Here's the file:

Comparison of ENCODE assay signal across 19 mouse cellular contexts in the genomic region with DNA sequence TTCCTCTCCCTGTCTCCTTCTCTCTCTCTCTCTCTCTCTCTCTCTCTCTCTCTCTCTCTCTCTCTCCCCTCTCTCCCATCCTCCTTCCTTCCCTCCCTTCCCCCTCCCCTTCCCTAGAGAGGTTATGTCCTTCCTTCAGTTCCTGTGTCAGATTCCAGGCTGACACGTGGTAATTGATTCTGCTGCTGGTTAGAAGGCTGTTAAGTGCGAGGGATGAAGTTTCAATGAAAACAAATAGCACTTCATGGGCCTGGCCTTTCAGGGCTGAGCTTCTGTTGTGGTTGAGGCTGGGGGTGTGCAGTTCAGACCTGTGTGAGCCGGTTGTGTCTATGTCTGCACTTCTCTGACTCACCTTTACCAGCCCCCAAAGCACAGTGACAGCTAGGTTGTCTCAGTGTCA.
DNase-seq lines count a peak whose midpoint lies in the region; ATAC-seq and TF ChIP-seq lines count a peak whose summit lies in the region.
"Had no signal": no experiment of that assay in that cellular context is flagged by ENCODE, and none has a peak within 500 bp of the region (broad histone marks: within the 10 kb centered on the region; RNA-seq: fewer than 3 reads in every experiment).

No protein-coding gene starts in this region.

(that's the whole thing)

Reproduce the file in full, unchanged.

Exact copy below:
Comparison of ENCODE assay signal across 19 mouse cellular contexts in the genomic region with DNA sequence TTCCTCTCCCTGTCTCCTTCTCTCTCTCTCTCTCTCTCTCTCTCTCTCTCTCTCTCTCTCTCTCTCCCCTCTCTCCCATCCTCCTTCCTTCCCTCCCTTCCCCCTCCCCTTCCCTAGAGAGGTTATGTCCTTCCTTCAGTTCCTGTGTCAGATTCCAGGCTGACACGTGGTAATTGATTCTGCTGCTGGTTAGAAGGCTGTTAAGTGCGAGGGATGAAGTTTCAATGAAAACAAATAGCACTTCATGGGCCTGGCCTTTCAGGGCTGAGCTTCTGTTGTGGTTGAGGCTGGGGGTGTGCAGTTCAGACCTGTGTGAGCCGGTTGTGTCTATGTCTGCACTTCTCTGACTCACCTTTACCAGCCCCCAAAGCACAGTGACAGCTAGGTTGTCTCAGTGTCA.
DNase-seq lines count a peak whose midpoint lies in the region; ATAC-seq and TF ChIP-seq lines count a peak whose summit lies in the region.
"Had no signal": no experiment of that assay in that cellular context is flagged by ENCODE, and none has a peak within 500 bp of the region (broad histone marks: within the 10 kb centered on the region; RNA-seq: fewer than 3 reads in every experiment).

No protein-coding gene starts in this region.